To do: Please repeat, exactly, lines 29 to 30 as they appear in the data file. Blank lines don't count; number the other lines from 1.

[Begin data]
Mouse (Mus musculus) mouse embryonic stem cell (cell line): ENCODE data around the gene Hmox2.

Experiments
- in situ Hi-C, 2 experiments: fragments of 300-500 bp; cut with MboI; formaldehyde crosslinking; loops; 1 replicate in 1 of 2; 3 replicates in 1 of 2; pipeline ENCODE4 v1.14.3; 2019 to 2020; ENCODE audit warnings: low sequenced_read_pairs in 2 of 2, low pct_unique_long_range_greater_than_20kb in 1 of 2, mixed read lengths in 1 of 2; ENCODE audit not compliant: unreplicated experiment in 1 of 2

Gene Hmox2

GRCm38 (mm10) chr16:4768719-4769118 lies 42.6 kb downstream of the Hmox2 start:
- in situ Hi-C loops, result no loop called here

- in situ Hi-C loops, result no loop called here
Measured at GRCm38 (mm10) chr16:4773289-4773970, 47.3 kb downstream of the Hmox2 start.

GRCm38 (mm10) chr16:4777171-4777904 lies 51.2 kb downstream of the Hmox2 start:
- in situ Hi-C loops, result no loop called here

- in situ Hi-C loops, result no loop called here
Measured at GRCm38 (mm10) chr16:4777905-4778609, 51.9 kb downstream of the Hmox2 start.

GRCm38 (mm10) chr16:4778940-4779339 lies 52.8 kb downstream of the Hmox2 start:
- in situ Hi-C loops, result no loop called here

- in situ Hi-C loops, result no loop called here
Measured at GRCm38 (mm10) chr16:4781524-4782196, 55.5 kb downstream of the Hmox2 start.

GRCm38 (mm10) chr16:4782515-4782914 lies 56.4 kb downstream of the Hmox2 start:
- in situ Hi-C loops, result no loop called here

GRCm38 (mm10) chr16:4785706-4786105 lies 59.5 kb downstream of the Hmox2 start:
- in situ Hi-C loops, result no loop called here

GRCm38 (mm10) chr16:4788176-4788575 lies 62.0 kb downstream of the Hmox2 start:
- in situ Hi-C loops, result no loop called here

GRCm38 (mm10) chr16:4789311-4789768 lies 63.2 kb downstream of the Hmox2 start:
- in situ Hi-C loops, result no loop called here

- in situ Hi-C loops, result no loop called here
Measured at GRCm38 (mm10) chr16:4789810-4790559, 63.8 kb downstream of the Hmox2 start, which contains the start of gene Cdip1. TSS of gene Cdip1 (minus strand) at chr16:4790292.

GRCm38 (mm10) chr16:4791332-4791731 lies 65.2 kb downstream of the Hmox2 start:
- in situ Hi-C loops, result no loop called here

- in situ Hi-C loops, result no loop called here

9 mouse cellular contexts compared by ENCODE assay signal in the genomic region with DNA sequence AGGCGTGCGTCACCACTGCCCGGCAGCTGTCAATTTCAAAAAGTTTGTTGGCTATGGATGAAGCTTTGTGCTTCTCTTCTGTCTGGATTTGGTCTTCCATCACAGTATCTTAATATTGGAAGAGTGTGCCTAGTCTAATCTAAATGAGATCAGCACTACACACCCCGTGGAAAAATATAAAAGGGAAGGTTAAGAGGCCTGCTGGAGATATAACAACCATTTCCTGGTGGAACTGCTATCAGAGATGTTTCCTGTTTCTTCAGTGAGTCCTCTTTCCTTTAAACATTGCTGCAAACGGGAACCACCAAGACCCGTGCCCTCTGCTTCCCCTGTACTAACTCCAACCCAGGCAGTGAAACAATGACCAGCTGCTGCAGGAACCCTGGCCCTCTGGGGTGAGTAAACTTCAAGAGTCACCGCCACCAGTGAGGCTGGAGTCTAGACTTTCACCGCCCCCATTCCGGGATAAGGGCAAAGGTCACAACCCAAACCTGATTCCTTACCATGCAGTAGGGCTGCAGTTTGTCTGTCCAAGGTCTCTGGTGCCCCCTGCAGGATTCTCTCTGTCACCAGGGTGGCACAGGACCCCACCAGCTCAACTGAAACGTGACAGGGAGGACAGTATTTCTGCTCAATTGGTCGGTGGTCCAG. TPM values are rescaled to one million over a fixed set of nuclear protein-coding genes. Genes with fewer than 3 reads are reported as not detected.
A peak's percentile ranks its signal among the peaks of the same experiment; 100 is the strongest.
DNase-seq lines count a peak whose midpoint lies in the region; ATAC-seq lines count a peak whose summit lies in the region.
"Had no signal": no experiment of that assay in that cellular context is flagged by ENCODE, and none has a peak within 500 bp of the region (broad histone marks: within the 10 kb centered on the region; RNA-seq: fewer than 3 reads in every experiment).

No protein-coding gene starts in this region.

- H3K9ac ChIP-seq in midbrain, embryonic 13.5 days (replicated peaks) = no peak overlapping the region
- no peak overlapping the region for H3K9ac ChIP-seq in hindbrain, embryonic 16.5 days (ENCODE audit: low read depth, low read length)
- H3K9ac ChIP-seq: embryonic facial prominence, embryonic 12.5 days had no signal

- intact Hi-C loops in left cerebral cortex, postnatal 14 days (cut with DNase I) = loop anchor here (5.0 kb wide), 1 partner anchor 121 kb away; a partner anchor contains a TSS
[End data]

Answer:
- in situ Hi-C loops, result no loop called here

9 mouse cellular contexts compared by ENCODE assay signal in the genomic region with DNA sequence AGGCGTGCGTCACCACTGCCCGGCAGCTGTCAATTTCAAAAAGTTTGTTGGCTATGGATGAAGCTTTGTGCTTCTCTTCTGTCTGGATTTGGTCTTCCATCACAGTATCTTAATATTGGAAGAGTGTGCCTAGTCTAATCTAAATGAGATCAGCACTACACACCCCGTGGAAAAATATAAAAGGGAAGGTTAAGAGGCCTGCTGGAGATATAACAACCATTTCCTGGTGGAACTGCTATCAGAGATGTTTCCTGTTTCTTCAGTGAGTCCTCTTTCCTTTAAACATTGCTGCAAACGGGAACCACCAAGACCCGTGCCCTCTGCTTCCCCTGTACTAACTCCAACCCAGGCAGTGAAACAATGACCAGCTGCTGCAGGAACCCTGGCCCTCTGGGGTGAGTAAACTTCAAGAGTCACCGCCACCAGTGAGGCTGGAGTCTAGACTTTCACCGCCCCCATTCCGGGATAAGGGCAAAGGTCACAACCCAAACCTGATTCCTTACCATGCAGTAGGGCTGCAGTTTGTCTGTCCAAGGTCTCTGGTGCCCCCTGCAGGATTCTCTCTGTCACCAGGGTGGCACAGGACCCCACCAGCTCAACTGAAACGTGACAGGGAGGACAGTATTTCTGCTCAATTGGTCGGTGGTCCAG. TPM values are rescaled to one million over a fixed set of nuclear protein-coding genes. Genes with fewer than 3 reads are reported as not detected.